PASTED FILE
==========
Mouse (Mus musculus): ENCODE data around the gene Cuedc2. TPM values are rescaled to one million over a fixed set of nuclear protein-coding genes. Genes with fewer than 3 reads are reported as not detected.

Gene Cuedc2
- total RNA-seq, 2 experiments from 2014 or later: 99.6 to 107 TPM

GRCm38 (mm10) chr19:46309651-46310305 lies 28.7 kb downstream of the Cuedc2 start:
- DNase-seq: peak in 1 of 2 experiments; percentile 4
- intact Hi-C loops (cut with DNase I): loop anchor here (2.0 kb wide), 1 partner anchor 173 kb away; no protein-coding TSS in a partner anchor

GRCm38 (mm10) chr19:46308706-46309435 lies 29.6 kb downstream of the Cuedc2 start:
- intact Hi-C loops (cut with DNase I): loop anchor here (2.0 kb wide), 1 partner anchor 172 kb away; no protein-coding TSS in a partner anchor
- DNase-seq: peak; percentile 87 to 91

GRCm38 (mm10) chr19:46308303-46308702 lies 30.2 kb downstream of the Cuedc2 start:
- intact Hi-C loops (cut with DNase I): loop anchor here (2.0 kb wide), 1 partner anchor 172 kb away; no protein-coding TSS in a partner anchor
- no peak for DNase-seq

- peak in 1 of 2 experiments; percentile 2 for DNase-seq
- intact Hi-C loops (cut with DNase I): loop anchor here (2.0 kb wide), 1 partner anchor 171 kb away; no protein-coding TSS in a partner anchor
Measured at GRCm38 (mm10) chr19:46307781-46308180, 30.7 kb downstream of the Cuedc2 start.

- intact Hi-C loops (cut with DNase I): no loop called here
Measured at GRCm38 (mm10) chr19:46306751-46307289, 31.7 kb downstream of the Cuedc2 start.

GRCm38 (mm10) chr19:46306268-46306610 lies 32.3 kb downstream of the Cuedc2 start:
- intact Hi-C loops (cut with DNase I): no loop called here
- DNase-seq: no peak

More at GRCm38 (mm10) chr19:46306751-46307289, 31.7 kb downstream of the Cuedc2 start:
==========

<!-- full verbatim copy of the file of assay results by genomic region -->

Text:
Mouse (Mus musculus): ENCODE data around the gene Cuedc2. TPM values are rescaled to one million over a fixed set of nuclear protein-coding genes. Genes with fewer than 3 reads are reported as not detected.

Gene Cuedc2
- total RNA-seq, 2 experiments from 2014 or later: 99.6 to 107 TPM

GRCm38 (mm10) chr19:46309651-46310305 lies 28.7 kb downstream of the Cuedc2 start:
- DNase-seq: peak in 1 of 2 experiments; percentile 4
- intact Hi-C loops (cut with DNase I): loop anchor here (2.0 kb wide), 1 partner anchor 173 kb away; no protein-coding TSS in a partner anchor

GRCm38 (mm10) chr19:46308706-46309435 lies 29.6 kb downstream of the Cuedc2 start:
- intact Hi-C loops (cut with DNase I): loop anchor here (2.0 kb wide), 1 partner anchor 172 kb away; no protein-coding TSS in a partner anchor
- DNase-seq: peak; percentile 87 to 91

GRCm38 (mm10) chr19:46308303-46308702 lies 30.2 kb downstream of the Cuedc2 start:
- intact Hi-C loops (cut with DNase I): loop anchor here (2.0 kb wide), 1 partner anchor 172 kb away; no protein-coding TSS in a partner anchor
- no peak for DNase-seq

- peak in 1 of 2 experiments; percentile 2 for DNase-seq
- intact Hi-C loops (cut with DNase I): loop anchor here (2.0 kb wide), 1 partner anchor 171 kb away; no protein-coding TSS in a partner anchor
Measured at GRCm38 (mm10) chr19:46307781-46308180, 30.7 kb downstream of the Cuedc2 start.

- intact Hi-C loops (cut with DNase I): no loop called here
Measured at GRCm38 (mm10) chr19:46306751-46307289, 31.7 kb downstream of the Cuedc2 start.

GRCm38 (mm10) chr19:46306268-46306610 lies 32.3 kb downstream of the Cuedc2 start:
- intact Hi-C loops (cut with DNase I): no loop called here
- DNase-seq: no peak

More at GRCm38 (mm10) chr19:46306751-46307289, 31.7 kb downstream of the Cuedc2 start: